Every spring I join a public-radio discussion of a literary competition called The Tournament of Books. In the T of B, sixteen novels published in the preceding year are put into a tournament bracket to compete against each other in head-to-head competitions judged by a panel of writers and critics. The competition was dreamed up by writers Kevin Guilfoyle and John Warner as a semi-tongue-in-cheek literary alternative to March Madness hoop dreams. The winner gets a statuette of a rooster (you know, a writer to crow about), and, with luck, a boost in sales.
For me, it’s a way to get a lot of novel-reading done (sixteen in ten weeks!), and to trawl for new books and writers I might come to cherish.
One favorite of mine this year was The Turner House, by Angela Flournoy. A terrifically impressive debut novel (and National Book Award finalist), it takes up the lives of the thirteen children of Viola and the late Francis Turner, most living in and around Detroit. The title refers to the family’s debt-laden and recently abandoned house, located in an East Side neighborhood that has suffered mass desertion in the economic disaster of the past decade. Though she keeps us mostly in the present – with Francis long dead and Viola an ailing and elderly matriarch -- Flournoy jumps intermittently back to Alabama during WWII and the events in the couple’s early life that led them to journey north. A multi-generational family epic, The Turner House creates a poignant portrait of the downfall of Detroit, telling the history of the African-American Great Migration via the triumphs and travails of one family.
No essay this time, just a quick thought and some links. In case you missed it, Nicholas Confessore published a piece in the Times a few days ago exploring the impact and significance of Trump on, and to, the GOP. “How the GOP Elite Lost its Voters to Donald Trump” is a good companion piece to David Frum’s Atlantic essay of a few months ago, “The Great Republican Revolt.” Both cast Trump as harbinger and agent of a great undoing in the GOP, and both put blame squarely on the party itself. Frum writes that “The GOP planned a dynastic restoration in 2016. Instead, it triggered an internal class war.” Confessore lays out a revolt against “a party elite that abandoned its most faithful voters, blue-collar white Americans, who faced economic pain and uncertainty over the past decade as the party’s donors, lawmakers and lobbyists prospered.” In so doing, he says, the GOP “paved the way for a Trump-like figure to steal its base, as it lost touch with less affluent voters and misunderstood their growing anguish.”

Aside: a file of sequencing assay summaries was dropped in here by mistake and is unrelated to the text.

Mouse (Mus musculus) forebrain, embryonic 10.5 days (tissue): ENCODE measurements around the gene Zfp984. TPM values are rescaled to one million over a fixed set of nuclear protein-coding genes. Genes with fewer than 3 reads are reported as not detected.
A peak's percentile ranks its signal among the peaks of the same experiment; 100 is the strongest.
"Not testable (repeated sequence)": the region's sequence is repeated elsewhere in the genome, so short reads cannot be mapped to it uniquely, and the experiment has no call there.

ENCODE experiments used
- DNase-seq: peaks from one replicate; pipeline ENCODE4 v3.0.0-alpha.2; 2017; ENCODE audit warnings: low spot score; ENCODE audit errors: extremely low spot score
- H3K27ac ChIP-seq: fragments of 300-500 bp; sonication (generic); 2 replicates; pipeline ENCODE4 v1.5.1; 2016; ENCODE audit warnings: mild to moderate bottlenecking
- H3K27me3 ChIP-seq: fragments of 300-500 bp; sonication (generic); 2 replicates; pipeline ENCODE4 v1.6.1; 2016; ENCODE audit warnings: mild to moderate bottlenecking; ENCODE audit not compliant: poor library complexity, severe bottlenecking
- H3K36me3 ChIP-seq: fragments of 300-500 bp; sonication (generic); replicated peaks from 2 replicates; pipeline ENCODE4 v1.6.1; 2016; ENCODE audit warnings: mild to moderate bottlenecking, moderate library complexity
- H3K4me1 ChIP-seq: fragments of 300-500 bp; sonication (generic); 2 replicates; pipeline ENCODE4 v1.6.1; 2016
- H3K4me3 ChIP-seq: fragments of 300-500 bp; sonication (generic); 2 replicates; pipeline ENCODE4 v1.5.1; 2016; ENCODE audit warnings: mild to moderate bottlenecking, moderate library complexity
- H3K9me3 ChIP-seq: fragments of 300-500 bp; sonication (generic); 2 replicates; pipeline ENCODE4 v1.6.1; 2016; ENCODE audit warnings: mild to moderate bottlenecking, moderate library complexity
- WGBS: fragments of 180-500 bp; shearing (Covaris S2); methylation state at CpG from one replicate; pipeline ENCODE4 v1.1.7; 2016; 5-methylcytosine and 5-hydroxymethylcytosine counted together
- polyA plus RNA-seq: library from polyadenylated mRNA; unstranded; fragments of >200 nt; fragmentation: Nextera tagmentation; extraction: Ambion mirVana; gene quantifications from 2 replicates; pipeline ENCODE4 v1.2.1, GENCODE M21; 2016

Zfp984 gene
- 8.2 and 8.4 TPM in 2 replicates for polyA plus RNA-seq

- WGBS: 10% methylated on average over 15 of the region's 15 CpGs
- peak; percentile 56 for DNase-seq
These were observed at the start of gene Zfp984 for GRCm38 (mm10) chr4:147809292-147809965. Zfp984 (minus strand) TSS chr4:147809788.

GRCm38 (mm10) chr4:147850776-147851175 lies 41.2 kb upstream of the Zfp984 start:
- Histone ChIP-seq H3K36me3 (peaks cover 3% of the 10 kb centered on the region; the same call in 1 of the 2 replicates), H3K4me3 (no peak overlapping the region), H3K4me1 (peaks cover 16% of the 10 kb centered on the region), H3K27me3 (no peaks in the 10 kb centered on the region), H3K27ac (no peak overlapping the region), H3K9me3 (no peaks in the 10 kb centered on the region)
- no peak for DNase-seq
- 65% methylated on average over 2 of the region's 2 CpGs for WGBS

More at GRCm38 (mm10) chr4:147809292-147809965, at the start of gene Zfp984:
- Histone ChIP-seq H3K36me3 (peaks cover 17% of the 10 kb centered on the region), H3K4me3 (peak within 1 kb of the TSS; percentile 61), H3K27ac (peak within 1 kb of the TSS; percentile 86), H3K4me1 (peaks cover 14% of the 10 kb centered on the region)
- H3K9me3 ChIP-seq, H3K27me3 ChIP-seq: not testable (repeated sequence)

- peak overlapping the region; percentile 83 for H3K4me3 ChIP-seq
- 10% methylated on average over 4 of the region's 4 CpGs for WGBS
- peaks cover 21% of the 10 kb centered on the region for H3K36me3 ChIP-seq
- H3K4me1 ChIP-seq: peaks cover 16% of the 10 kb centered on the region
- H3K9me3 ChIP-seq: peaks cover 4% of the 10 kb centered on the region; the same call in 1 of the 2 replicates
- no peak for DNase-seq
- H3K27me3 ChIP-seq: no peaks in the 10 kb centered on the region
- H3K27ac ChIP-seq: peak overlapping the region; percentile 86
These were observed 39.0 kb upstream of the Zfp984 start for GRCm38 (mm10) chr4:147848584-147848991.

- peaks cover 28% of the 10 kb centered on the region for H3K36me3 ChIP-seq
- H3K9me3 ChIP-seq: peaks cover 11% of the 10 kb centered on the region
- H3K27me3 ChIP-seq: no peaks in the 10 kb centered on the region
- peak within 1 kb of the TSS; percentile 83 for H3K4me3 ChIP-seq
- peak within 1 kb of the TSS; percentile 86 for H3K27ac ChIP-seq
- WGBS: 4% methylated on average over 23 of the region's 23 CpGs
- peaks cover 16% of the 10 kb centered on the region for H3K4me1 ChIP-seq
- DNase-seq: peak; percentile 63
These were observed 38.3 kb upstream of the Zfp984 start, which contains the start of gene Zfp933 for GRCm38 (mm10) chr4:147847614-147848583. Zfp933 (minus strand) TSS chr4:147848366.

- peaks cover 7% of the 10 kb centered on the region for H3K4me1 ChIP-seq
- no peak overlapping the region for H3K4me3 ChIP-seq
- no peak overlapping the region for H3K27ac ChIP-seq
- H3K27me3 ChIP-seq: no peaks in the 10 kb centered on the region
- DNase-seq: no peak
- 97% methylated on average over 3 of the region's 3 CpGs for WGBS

Bear with me as I shift our gaze from the drama of our politics to the even more fractious realities of Europe. Looking over there these days, you wonder if we’re seeing not just widespread problems, but the failure of European union itself. Like some marriages between people, that marriage of nations seems designed for success only: it works fine as long as things go well, but grievous flaws emerge under pressure. Two cataclysms have provided that pressure: the economic meltdown; and the refugee crisis spurred by catastrophe in the Arab world and inflamed – as we saw again last week -- by ISIS terror.
While the economic crisis can bewilder anyone lacking a PhD in economics, the second crisis is easy to grasp. Take southeastern Europe’s porous gateway to strife-ravaged areas in the Levant, add the erasure of interior border controls wrought by the EU Schengen Agreement, plus the liberal asylum policies in prosperous Western European nations... and you get a tidal wave of desperate humanity aimed at Europe. Complicating things, once those refugees arrive, is the hamfistedness many Euro countries have with multiculturalism, and the particularly vexing nature of the European-Muslim encounter.
The case of Germany is both emblematic and crucial, so I’ll focus on it. The Merkel government greeted the refugee influx with exceptional generosity, taking in an astonishing one million asylum seekers last year. Consider the implications of that number. It’s more than the U.S. accepted in the entire last decade -- and remember, the U.S. population is four times greater than Germany’s. Imagine if we agreed to take four million Arab refugees this year. When President Obama pledged to accept a paltry 10,000, all hell broke loose.
I listened yesterday to an engaging conversation on NPR’s On Point with Thomas Frank, the journalist and political analyst whose new book is Listen, Liberal: Or, Whatever Happened to the Party of the People? It’s worth listening to, if you’re a Democrat uncertain of the party’s current direction and paying attention to the Sanders-Clinton race.
You’ll remember Thomas Frank from his provocative first book, What’s the Matter with Kansas? (2004), in which he returned to his home state to dissect how conservatives used culture-war issues to bewilder and bemuse working-class people into voting against their own economic interests—in effect, parlaying Nixon’s Southern Strategy into a kind of Midwestern Strategy to secure the heartland for the Republican Party.
Whatever you think about this point of view, Frank can be credited for focusing on economic inequality; well before it became topic du jour on the talk-show circuit, he had it in his crosshairs as the vexing hallmark of contemporary American life and politics. His new book assigns Democrats a big portion of the blame. Put succinctly, Frank’s charge is that the party has crassly abandoned its traditional working-class base in order to romance wealthy and ambitious professionals—and that Bill Clinton did the heavy lifting in this betrayal. On his website Frank charges bluntly that “the Democrats are a class party in the most basic sense of the phrase, and the socioeconomic group whose interests they represent most enthusiastically—the satisfied and prosperous professional class—simply doesn’t care all that much about income inequality.”
Just a quick note to commune with those who enjoy, and extend condolences to those who endure, the annual spring rite of March Madness that begins today. It’s the time of year when for three extended weekends, my calendar and, where possible, my work and social life are organized around certain blocked-off slots. Those slots are filled with my watching college basketball. I have done my office-pool bracket and am ready to roll. Or to recline, anyway: for the next few weeks my wife knows that my default location, Thursday through Sunday night, will be on the recliner in front of TV.